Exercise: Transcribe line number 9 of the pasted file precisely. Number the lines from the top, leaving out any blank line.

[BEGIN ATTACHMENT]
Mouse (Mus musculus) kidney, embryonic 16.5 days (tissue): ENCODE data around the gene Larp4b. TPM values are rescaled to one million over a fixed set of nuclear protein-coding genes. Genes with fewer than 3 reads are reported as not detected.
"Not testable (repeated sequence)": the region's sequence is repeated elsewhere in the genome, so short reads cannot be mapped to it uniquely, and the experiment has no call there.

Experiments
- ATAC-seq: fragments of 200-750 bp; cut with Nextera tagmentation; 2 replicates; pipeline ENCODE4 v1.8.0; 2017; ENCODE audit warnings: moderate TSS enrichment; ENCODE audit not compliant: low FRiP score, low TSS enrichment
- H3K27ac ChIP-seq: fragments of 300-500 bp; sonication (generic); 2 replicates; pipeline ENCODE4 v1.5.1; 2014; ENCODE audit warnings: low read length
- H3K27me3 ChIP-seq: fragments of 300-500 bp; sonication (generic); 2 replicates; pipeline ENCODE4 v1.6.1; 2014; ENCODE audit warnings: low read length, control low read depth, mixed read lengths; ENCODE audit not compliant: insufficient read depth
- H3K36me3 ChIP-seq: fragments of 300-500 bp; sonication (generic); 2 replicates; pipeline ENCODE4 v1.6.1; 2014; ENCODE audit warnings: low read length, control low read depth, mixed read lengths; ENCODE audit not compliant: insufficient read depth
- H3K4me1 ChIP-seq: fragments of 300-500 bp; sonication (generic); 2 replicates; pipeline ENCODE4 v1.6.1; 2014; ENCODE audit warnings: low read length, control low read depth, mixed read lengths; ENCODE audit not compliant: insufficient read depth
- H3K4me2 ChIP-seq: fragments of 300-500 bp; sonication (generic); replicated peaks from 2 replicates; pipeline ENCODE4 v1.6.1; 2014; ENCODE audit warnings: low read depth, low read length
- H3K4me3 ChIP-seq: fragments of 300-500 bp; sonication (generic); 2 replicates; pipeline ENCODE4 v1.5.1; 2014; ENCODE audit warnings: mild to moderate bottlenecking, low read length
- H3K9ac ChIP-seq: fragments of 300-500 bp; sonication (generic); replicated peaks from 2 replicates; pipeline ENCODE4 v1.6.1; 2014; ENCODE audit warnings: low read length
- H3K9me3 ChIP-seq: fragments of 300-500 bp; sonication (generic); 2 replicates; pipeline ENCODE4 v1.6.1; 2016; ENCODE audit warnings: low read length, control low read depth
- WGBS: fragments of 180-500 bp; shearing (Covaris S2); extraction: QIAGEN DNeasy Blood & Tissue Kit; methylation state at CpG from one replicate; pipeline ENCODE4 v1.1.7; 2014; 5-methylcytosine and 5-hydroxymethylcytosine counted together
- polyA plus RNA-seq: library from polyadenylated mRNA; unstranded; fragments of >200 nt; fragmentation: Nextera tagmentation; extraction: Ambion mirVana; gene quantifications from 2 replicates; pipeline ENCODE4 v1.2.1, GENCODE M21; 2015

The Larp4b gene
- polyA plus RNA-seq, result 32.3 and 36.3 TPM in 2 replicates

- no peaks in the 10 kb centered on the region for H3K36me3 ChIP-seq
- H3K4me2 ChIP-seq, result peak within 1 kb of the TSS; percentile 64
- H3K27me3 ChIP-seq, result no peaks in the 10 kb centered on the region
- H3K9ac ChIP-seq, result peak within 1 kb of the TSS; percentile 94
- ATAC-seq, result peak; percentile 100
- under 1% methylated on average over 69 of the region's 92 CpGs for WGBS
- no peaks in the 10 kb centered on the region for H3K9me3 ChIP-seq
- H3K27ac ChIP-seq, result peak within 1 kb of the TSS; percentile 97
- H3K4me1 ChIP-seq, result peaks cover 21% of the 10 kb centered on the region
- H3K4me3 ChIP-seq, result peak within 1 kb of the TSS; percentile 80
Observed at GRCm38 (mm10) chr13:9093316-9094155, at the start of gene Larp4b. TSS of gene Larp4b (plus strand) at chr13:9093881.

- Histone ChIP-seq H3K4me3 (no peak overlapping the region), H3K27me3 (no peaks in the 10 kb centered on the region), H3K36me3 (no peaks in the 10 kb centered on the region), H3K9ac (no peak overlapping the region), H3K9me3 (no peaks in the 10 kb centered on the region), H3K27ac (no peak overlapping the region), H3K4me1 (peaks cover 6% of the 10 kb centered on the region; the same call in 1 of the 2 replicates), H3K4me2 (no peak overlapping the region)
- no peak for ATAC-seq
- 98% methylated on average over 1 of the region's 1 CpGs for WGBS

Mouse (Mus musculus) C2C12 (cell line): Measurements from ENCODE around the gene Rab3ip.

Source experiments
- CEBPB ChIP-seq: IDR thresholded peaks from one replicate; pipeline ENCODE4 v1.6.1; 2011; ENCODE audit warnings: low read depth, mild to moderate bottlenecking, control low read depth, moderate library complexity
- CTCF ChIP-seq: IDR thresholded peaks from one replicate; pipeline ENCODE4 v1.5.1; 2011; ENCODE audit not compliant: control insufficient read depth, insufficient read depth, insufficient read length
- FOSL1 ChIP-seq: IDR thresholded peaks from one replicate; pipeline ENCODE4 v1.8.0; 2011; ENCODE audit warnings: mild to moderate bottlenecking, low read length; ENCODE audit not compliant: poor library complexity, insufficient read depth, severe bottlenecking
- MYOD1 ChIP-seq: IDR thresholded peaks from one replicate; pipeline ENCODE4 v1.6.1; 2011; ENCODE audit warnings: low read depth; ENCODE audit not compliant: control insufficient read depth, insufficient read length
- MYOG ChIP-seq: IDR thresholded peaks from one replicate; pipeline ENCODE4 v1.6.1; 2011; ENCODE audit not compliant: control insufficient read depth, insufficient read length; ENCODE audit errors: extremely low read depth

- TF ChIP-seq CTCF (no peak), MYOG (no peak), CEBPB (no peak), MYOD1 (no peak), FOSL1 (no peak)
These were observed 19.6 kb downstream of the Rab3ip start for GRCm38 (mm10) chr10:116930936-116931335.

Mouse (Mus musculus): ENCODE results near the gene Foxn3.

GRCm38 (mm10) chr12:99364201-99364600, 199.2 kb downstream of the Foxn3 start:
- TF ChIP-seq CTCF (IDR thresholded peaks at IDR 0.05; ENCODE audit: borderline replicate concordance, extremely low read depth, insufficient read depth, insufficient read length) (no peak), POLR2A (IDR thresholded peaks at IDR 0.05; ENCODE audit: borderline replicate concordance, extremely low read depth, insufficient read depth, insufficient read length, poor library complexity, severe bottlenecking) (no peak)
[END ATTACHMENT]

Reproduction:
- H3K4me2 ChIP-seq: fragments of 300-500 bp; sonication (generic); replicated peaks from 2 replicates; pipeline ENCODE4 v1.6.1; 2014; ENCODE audit warnings: low read depth, low read length